Top Ten Environmental Fraud Settlements for 2018
Our environment, natural resources, energy resources, and wildlife are subject to numerous laws and government programs that can give rise to fraudulent activity. Here is our look-back at the top 10 environmental fraud recoveries for 2018. Our 2016 and 2017 lists are also available on the Whistleblower Insider blog.
- International Automated Systems and RaPower-3 – In October 2018, a federal court in Utah ordered RaPower-3 LLC and International Automated Systems, Inc. to stop all promotion and marketing and disgorge $50 million collected in an abusive tax scheme involving false tax deductions and solar energy credits. The companies and their principals marketed what they claimed was technology that could be used in the production of solar energy. However, the technology was phony and defendants knew that its purchasers would not be entitled to the tax deductions and credits.
- IAV GmbH – In December 2018, the German engineering company plead guilty to conspiracy and agreed to pay a $35 million in connection with its role in Volkswagen’s scheme to evade U.S. diesel emission standards. IAV aided the scheme by designing and implementing software that cheated U.S. testing processes. The fraud was revealed by a whistleblower.
- Home Depot – The retail giant resolved allegations that its California warehouses unlawfully disposed of hazardous waste (e.g. batteries, aerosol cans, and paint). These practices allegedly gave Home Depot a competitive advantage over entities that complied with the law. To settle the allegations, Home Depot agreed to pay just under $28 million.
- NGL Crude Logistics – In September 2018, the company agreed to pay $25 million and retire another $10 million in fuel credits to settle allegations that it was abusing the renewable fuel credit programing and improperly transferring certain of those credits to other entities, in violation of the program’s rules. The company that received the renewal fuel credits, Western Dubuque, settled related allegations in 2016, paying $6 million.
- North American Power Group – In July 2018, the company and its CEO, Michael Ruffatto, agreed to pay $14.4 million to settle allegations arising under the False Claims Act. The company had a contract with the Department of Energy to carry out data collection and carbon sequestration projects at a Wyoming site, but instead of submitting project-related expenses for reimbursement, Ruffatto submitted personal expenses, such as legal bills, car payments, jewelry, and vacations.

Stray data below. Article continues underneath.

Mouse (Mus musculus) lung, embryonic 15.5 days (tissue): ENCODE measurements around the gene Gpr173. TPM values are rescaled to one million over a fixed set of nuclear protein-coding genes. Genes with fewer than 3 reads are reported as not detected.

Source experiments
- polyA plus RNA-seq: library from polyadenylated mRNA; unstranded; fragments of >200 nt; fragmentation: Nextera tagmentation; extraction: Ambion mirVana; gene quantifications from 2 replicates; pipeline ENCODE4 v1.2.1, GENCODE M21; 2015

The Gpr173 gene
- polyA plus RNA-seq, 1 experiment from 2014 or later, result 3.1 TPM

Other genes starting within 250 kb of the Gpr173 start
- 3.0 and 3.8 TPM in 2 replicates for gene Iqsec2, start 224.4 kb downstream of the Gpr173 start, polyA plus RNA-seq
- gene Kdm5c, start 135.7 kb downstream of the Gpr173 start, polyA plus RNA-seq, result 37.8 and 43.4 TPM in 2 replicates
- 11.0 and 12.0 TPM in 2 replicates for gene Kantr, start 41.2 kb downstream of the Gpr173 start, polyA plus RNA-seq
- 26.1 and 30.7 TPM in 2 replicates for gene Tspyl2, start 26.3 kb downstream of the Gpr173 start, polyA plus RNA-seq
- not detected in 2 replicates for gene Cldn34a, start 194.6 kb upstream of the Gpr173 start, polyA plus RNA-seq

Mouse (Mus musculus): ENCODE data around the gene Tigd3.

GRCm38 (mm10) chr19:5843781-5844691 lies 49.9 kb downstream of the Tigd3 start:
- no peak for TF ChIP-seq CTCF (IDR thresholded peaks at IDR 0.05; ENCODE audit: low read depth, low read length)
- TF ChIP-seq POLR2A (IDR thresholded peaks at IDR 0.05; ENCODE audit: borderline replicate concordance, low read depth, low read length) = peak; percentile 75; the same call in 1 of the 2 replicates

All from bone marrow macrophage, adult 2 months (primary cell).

- Tesla Energy Solutions – The company, formerly known as Solar City, and its accounting firm, Novogradac & Company, agreed to pay $13 million to settle claims that they defrauded the Oregon Department of Energy in seeking to receive tax credits for commercial solar projects built in the state. Subsequent investigation revealed that the cost of the projects was inflated by over 100%.
- Andre Bernard – The New York resident was ordered to repay $10.5 million and was sentenced to 87 months in prison arising from his involvement in a multi-state scheme to defraud biodiesel buyers by selling fraudulent biodiesel credits, and claiming fraudulent tax credits.
- Avin International – In November 2018, the shipping company was fined $4 million for illegally discharging oily waste off of the coast of Texas, in violation of the Act to Prevent Pollution from Ships. The Act has provisions that reward whistleblowers for bringing fraud to light and has generated over $30 million in whistleblower rewards.
- Washington Closure Hanford – The company, which was performing environmental clean up at a Department of Energy site, paid $3.2 million to settle False Claims Act allegations that the company misrepresented itself as a small business in order to qualify for special contracts. The case was brought by whistleblowers.
- Chevron – The oil company paid $3 million in fines, agreed to invest $150 million in refinery improvements, and to invest $10 million in environmental projects to resolve allegations that it violated provisions of the clean air act that are aimed at preventing accidental discharge of hazardous chemicals at several of its refineries in California, Mississippi, Utah, and Hawaii. The overall value of the settlement, topping $160 million, is the largest settlement in the EPA’s enforcement of the Risk Management Plan Rule under Clean Air Act Section 112(r).
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